Vázquez-Campos et al. (2021). Frontiers in Microbiology 12
Names
“Nanoarchaeia” Ca. Tiddalikarchaeales Ca. Micrarchaeia “Tiddalikarchaeum” Ca. Norongarragalinales Ca. Micrarchaeales Ca. Norongarragalinaceae Ca. Micrarchaeaceae Ca. Norongarragalina meridionalis Ca. Anstonellales Ca. Norongarragalina Ca. Bilamarchaeaceae Ca. Bilamarchaeum dharawalense Ca. Anstonella Ca. Bilamarchaeum Ca. Burarchaeales Ca. Anstonellaceae Ca. Burarchaeaceae Ca. Anstonella stagnisolia Ca. Burarchaeum australiense Ca. Burarchaeum Ca. Gugararchaeales Ca. Gugararchaeum Ca. Gugararchaeaceae “Gugararchaeum adminiculabundum” Ca. Tiddalikarchaeaceae “Tiddalikarchaeum anstoanum” Ca. Methanoperedenaceae Ca. Methanoperedens Ca. Micrarchaeota
Abstract
During the 1960s, small quantities of radioactive materials were co-disposed with chemical waste at the Little Forest Legacy Site (LFLS, Sydney, Australia). The microbial function and population dynamics in a waste trench during a rainfall event have been previously investigated revealing a broad abundance of candidate and potentially undescribed taxa in this iron-rich, radionuclide-contaminated environment. Applying genome-based metagenomic methods, we recovered 37 refined archaeal MAGs, mainly

Distribution, abundance, and ecogenomics of the Palauibacterales , a new cosmopolitan thiamine-producing order within the Gemmatimonadota phylum

Citation
Aldeguer-Riquelme et al. (2023). mSystems
Names
Palauibacteraceae Palauibacterales Palauibacter Benthicola Humimonas Caribbeanibacter Carthagonibacter Indicimonas Kutchimonas Humimonas hydrogenitrophica Ts Caribbeanibacter nitroreducens Ts Benthicola marisminoris Ts Indicimonas acetifermentans Ts Benthicola azotiphorus Palauibacter soopunensis Ts Palauibacter scopulicola Palauibacter rhopaloidicola Palauibacter poriticola Palauibacter australiensis Palauibacter irciniicola Palauibacter denitrificans Carthagonibacter metallireducens Ts Kutchimonas denitrificans Ts Palauibacter polyketidifaciens Palauibacter ramosifaciens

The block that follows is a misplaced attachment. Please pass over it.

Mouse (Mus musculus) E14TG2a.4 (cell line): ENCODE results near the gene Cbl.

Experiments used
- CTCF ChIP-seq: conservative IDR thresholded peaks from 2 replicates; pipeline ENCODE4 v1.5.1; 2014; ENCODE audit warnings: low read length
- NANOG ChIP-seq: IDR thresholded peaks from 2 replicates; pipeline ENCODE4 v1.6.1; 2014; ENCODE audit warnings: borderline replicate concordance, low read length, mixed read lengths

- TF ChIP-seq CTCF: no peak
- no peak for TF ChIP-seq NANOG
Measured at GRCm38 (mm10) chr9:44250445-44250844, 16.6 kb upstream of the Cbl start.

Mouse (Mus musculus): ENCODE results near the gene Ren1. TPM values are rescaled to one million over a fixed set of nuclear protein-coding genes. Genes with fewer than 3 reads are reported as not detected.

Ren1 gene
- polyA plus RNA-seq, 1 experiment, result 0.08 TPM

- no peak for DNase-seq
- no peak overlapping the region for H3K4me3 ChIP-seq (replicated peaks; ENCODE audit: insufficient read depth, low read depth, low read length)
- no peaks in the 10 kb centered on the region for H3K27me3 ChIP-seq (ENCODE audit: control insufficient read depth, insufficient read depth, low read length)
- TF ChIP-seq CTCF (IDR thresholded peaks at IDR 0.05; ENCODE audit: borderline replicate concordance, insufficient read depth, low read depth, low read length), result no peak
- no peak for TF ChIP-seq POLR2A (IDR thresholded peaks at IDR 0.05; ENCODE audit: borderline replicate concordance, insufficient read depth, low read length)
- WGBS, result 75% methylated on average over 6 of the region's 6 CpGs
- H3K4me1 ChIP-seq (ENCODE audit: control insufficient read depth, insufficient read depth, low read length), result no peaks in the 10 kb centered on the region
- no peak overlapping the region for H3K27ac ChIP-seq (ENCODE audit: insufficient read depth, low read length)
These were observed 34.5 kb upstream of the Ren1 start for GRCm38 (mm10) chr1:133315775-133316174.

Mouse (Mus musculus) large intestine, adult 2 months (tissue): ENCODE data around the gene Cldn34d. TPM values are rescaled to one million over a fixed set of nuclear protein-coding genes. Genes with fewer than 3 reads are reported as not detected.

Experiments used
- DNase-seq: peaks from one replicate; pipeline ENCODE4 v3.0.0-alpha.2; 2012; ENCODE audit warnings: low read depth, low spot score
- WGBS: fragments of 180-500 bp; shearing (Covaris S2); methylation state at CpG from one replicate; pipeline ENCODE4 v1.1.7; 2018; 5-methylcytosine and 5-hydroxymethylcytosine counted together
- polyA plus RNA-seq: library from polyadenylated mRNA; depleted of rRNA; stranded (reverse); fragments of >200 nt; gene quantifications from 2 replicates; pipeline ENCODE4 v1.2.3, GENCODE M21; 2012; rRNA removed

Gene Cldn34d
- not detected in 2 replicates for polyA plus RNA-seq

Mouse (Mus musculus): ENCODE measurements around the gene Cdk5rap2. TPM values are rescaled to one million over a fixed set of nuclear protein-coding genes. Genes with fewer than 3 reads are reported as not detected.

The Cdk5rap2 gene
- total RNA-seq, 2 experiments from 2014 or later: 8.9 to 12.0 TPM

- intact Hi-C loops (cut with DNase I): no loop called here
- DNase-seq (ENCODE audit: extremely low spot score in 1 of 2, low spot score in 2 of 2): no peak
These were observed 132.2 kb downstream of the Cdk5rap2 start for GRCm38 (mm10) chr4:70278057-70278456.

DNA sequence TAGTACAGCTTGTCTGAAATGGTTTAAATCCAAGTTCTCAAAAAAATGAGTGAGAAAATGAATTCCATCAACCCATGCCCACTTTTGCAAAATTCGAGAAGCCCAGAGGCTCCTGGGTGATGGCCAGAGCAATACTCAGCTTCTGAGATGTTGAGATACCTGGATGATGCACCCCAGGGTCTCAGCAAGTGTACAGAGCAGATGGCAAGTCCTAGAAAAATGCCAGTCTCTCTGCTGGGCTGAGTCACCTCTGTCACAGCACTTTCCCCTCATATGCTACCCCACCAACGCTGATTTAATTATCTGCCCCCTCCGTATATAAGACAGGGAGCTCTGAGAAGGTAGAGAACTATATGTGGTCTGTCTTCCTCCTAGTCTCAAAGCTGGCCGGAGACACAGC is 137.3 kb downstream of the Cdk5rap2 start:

Abstract
ABSTRACT The phylum Gemmatimonadota comprises mainly uncultured microorganisms that inhabit different environments such as soils, freshwater lakes, marine sediments, sponges, or corals. Based on 16S rRNA gene studies, the group PAUC43f is one of the most frequently retrieved Gemmatimonadota in marine samples. However, its physiology and ecological roles are completely unknown since, to date, not a single PAUC43f isolate or me

New globally distributed bacterial phyla within the FCB superphylum

Citation
Gong et al. (2022). Nature Communications 13 (1)
Names
“Orphanbacterum longqiense” “Joyebacterota” “Arandabacteraceae” “Arandabacterota” “Arandabacterales” “Arandabacteria” “Orphanbacterum” “Arandabacterum bohaiense” “Blakebacterota” “Orphanbacteraceae” “Joyebacterum haimaense” “Blakebacterum guaymasense” “Orphanbacterales” “Joyebacterum” “Blakebacterum” “Orphanbacteria” “Joyebacteraceae” “Blakebacteraceae” “Orphanbacterota” “Joyebacterales” “Blakebacterales” “Arandabacterum” “Joyebacteria” “Blakebacteria”
Abstract
AbstractMicrobes in marine sediments play crucial roles in global carbon and nutrient cycling. However, our understanding of microbial diversity and physiology on the ocean floor is limited. Here, we use phylogenomic analyses of thousands of metagenome-assembled genomes (MAGs) from coastal and deep-sea sediments to identify 55 MAGs that are phylogenetically distinct from previously described bacterial phyla. We propose that these MAGs belong to 4 novel bacterial phyla (Blakebacterota, Orphanbact